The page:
Entity Tags: Oliver North, Robert C. McFarlane, Robert J. (“Bob”) Dole, Lawrence E. Walsh, New York Times

Timeline Tags: Iran-Contra Affair

Former Assistant Secretary of State Elliott Abrams, facing multiple counts of lying under oath to Congress about, among other things, his knowledge of the US government’s involvement in the resupply operation to the Nicaraguan Contras (see October 10-15, 1986), his knowledge of the role played by former CIA agent Felix Rodriguez in the resupply (see December 17, 1986), and his knowledge of third-party funding of the Nicaraguan Contras (see November 25, 1986), agrees to plead guilty to two misdemeanor charges of withholding evidence from Congress. Abrams agrees to the plea after being confronted with reams of evidence about his duplicity by investigators for special prosecutor Lawrence Walsh as well as from testimony elicited during the House-Senate investigation of 1987 (see July 7-10, 1987) and the guilty plea and subsequent testimony of former CIA agent Alan Fiers (see July 17, 1991). Abrams pleads guilty to two counts of withholding information from Congress, to unlawfully withholding information from the Senate Foreign Relations Committee and the House Intelligence Committee, and admits lying when he claimed that he knew nothing of former National Security Council official Oliver North’s illegal diversion of government funds to the Contras (see December 6, 1985, April 4, 1986, and November 25-28, 1986). Abrams says that he lied because he believed “that disclosure of Lt. Col. [Oliver] North’s activities in the resupply of the Contras would jeopardize final enactment” of a $100 million appropriation pending in Congress at the time of his testimony, a request that was narrowly defeated (see March 1986). Abrams also admits to soliciting $10 million in aid for the Contras from the Sultan of Brunei (see June 11, 1986). [Final Report of the Independent Counsel for Iran/Contra Matters: Chapter 25: United States v. Elliott Abrams: November 1986, 8/4/1993]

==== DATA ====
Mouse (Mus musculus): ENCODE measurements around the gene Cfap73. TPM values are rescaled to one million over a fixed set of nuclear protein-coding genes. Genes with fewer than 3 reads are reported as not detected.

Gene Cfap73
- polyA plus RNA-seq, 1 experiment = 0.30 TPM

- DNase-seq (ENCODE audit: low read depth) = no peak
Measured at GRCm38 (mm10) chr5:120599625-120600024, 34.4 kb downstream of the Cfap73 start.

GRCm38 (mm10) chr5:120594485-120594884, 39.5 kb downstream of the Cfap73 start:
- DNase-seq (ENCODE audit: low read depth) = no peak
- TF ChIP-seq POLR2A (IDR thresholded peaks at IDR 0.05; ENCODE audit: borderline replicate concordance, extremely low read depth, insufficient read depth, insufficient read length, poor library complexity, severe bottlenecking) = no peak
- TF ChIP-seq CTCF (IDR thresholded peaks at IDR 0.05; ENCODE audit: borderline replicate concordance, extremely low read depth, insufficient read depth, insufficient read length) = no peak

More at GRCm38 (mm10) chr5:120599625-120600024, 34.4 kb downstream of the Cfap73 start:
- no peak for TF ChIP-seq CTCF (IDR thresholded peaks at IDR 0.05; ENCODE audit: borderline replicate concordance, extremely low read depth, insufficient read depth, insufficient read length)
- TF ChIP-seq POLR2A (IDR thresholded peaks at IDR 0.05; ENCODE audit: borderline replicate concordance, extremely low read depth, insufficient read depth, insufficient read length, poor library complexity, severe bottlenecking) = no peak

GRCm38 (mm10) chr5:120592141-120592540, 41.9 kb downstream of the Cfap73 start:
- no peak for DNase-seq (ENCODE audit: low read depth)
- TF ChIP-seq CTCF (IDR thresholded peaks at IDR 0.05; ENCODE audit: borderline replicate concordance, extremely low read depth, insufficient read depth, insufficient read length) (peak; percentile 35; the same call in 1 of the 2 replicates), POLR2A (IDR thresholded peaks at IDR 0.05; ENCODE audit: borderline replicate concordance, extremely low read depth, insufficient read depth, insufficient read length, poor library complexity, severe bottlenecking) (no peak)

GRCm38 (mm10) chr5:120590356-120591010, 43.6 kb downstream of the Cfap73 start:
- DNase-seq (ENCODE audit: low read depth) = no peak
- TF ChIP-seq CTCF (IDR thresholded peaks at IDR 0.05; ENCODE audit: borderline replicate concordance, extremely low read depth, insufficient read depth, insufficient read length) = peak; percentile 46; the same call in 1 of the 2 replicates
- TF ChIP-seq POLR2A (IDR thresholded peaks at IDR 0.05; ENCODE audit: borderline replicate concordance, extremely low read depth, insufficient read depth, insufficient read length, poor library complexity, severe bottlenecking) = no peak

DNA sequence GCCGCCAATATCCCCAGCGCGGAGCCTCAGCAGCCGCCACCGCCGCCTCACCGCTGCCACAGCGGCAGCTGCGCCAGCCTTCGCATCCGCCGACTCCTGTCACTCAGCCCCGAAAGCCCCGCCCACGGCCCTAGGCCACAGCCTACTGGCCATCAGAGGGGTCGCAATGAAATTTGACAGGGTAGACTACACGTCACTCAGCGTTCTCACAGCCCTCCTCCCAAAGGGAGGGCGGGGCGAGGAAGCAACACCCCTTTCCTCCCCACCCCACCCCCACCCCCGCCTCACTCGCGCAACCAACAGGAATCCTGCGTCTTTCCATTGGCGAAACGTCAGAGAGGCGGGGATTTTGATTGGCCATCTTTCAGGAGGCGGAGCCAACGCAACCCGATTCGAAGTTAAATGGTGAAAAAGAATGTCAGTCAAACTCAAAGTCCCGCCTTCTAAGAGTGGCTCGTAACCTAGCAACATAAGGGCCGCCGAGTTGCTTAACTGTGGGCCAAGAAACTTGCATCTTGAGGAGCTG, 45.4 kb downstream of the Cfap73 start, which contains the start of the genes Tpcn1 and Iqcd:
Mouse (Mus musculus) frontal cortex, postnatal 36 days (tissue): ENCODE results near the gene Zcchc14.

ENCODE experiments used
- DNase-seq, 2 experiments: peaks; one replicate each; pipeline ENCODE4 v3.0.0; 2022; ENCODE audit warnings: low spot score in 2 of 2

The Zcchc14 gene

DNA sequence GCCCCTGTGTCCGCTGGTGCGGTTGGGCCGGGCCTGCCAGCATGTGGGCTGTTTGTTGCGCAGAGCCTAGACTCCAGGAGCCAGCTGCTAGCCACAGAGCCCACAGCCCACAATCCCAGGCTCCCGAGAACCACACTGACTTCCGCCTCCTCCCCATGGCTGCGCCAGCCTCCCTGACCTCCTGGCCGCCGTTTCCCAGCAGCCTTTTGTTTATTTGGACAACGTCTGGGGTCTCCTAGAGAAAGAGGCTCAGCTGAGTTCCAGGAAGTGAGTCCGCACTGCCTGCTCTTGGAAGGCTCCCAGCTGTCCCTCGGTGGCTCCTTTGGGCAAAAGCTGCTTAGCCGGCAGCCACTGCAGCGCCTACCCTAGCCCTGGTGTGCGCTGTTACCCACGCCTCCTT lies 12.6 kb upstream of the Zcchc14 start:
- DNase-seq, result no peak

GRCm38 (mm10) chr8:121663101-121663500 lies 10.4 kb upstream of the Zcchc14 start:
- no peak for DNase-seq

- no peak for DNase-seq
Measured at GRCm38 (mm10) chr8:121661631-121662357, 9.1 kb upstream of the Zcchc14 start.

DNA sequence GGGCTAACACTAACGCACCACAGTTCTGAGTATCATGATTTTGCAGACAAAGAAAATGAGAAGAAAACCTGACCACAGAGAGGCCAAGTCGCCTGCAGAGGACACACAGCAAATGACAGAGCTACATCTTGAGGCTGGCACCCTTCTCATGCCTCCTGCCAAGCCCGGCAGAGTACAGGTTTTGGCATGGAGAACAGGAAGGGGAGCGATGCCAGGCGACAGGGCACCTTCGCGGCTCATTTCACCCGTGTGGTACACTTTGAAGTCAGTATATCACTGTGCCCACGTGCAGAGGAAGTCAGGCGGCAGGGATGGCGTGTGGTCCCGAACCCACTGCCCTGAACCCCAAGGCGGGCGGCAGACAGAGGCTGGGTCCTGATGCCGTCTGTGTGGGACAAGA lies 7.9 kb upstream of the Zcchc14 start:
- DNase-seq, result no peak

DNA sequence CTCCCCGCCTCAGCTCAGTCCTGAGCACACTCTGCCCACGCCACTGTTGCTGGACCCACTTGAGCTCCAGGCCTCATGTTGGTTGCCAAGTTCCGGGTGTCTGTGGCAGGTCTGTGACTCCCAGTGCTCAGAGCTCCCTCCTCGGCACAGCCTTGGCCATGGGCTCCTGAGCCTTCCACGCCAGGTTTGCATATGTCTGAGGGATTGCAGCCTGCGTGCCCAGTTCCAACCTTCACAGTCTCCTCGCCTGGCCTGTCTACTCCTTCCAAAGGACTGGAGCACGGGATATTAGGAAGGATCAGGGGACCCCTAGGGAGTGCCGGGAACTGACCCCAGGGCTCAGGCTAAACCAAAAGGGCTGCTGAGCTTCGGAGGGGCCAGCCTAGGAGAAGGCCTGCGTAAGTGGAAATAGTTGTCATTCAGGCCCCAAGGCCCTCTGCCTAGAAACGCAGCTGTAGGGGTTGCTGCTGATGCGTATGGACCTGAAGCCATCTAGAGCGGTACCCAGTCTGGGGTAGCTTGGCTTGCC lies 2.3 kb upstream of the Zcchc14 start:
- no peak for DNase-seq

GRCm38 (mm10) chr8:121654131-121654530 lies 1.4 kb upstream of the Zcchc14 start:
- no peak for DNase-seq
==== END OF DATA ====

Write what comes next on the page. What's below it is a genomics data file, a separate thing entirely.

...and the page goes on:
Entity Tags: Elliott Abrams, Alan Fiers, Contras, Felix Rodriguez, House Intelligence Committee, Senate Foreign Relations Committee, Lawrence E. Walsh

Timeline Tags: Iran-Contra Affair